As unique and diversified as we are, recruiters in general are initially trained to follow a certain set of steps to locate, contact, and bring forth candidates to you, the client. So you would think the deliverables — the candidates — from a single recruiter or search firm would be consistently the same for every client. In many ways, this is true. But there are three variables that clients can easily control that will influence the quality and quantity of candidates that the client receives.
1. Let’s talk
Effective communication between recruiter and client is the MOST critical factor for recruiting success. You should have the expectation that your recruiter will be communicating the status of the search on a regular basis, typically weekly, and be in regular contact with you with questions, feedback, and data points that they uncover during the sourcing process. This allows you, the client, to make any adjustments to the recruitment approach, or to the position itself, or to the compensation range for the job, based upon what the recruiter is seeing in the market.
In return, when your recruiter does contact you, it is critical to respond as quickly as possible. There is nothing more frustrating to a recruiter than sourcing a great candidate and then not being able to reach the hiring manager in a timely manner to help facilitate next steps or answer any questions that arise in the headhunting process. Bottom line: This impacts the recruiter’s ability and motivation, and the candidate’s initial enthusiasm wanes drastically as time passes.
Without effective, open, and regular two-way communication, the search can languish inactive.
2. Position the “position” with pizzazz
No longer should the position description be a bland listing of duties and responsibilities if you are trying to attract top candidates in a competitive field. The better the role is scoped, defined, described, and positioned, the better the candidate that the headhunter can bring forth to you. A very good recruiter can reach just about any passive candidate that they target, but if the role they are representing is not presented in a compelling way, the headhunter can be almost powerless to get the potential candidate to agree to take the next step.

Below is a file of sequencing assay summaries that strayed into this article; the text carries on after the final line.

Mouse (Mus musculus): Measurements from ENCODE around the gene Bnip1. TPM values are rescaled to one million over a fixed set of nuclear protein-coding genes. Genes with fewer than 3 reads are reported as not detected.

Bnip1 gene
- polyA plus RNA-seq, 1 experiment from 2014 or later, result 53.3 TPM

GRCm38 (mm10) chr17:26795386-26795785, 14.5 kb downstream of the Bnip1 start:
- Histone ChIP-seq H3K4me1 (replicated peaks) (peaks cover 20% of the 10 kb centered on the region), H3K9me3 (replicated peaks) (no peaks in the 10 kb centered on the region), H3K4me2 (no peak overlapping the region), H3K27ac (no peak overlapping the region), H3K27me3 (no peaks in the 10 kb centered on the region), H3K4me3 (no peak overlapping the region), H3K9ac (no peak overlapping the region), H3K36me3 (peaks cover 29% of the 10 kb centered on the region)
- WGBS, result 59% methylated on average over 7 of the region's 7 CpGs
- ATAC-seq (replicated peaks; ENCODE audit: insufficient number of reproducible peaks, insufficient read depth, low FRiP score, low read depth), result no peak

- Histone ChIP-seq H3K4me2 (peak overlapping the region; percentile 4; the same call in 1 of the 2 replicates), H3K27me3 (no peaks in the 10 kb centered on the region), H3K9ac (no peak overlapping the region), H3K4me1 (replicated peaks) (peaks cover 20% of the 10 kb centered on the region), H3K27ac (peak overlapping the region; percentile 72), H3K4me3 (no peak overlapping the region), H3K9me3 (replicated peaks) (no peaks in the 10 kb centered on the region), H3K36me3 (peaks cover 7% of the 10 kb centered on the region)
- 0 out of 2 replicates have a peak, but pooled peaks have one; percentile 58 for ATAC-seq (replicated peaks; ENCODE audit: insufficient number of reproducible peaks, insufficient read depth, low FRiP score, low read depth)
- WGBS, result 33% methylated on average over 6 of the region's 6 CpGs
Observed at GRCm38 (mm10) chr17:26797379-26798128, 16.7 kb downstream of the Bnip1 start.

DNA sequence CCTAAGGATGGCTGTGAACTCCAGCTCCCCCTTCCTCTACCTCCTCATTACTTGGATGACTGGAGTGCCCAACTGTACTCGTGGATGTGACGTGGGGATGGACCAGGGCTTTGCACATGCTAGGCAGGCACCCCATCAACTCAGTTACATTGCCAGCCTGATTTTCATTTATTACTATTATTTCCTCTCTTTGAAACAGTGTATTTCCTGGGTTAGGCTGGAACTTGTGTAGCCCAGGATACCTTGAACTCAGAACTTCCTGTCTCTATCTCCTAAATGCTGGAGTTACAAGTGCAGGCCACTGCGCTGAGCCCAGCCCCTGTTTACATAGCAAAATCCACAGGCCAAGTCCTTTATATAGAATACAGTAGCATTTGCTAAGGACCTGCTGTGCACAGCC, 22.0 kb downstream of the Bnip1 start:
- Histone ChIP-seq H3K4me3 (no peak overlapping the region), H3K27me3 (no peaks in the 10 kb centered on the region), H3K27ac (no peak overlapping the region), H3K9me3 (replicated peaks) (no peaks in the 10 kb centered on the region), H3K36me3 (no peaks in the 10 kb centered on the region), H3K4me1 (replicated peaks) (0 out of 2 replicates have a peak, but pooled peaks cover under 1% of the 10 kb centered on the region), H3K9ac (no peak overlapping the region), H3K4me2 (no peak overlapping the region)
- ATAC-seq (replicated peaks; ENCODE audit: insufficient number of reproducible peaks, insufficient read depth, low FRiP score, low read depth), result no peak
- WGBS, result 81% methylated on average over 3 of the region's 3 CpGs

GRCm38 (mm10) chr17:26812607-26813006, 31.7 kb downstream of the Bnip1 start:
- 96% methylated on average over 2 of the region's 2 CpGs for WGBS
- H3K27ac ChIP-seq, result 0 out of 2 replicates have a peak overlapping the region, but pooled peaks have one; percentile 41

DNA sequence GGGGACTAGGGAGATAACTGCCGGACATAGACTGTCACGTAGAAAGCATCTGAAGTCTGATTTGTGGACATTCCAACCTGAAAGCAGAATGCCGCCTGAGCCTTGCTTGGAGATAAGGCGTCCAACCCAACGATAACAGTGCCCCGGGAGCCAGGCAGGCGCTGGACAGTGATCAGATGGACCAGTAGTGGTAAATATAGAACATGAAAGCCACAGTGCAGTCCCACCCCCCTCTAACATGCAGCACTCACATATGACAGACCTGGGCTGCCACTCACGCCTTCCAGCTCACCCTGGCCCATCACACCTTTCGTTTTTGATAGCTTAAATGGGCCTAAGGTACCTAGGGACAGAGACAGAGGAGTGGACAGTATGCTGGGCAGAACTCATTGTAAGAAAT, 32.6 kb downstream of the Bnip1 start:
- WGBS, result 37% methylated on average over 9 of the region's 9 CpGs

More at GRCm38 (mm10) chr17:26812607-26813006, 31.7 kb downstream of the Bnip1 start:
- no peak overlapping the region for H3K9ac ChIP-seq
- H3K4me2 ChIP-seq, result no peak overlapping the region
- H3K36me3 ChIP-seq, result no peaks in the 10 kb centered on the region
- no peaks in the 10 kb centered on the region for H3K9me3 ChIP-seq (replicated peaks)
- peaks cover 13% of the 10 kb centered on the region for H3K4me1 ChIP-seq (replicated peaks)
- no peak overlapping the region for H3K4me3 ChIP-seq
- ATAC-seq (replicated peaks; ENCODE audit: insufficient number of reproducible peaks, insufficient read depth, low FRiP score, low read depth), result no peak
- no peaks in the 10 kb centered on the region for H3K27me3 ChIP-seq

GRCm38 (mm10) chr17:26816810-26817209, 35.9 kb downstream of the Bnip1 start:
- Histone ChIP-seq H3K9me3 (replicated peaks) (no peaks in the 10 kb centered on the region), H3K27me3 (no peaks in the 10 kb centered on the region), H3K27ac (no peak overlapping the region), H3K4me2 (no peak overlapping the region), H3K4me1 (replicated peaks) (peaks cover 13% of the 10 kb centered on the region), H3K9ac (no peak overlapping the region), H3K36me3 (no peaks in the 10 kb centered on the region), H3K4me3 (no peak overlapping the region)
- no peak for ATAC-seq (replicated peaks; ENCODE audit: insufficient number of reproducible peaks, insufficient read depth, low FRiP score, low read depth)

The position, company description, and interview process must be carefully treated and handled as marketing avenues, revealing the most attractive reasons someone might want this job at this company versus the other 20 similar companies recruiting the same person. It is a tall order sometimes, but it does greatly influence the quality of candidate you will attract.
3. No secrets
The information NOT contained on the position description usually is exactly what the recruiter needs to know to bring you the right candidate. The most successful employers take the time to talk at long length with the recruiter to give an unedited account of background information (including confidential information that the search firm will keep confidential) of the position, the department, the culture, the challenges and opportunities, the company’s financial stability (or not), the people and personalities involved, what’s working, and what is not working. Finding resumes that match bullet points on a position description is one thing, but finding a candidate that matches the requirements AND is a fit given all the factors listed above is what defines success for the client and the recruiter and the hired candidate.
Margot Finley is in her 20th year specializing in the recruitment of sales & marketing professionals for solution providers within the Human Capital/HR Solutions sector, for example vendors providing Talent Management, Performance Management, Learning, Leadership Development, and Workforce Analytics solutions. She's President at Avondale Search International, Inc.
After beginning her executive search career in London in 1993, she moved back to the US and now resides with her two boys and big black dog in St. Augustine, Florida. When not working or spending time with her sons, she enjoys reading, running and photography.
Please visit her site at http://www.avondalesearch.com.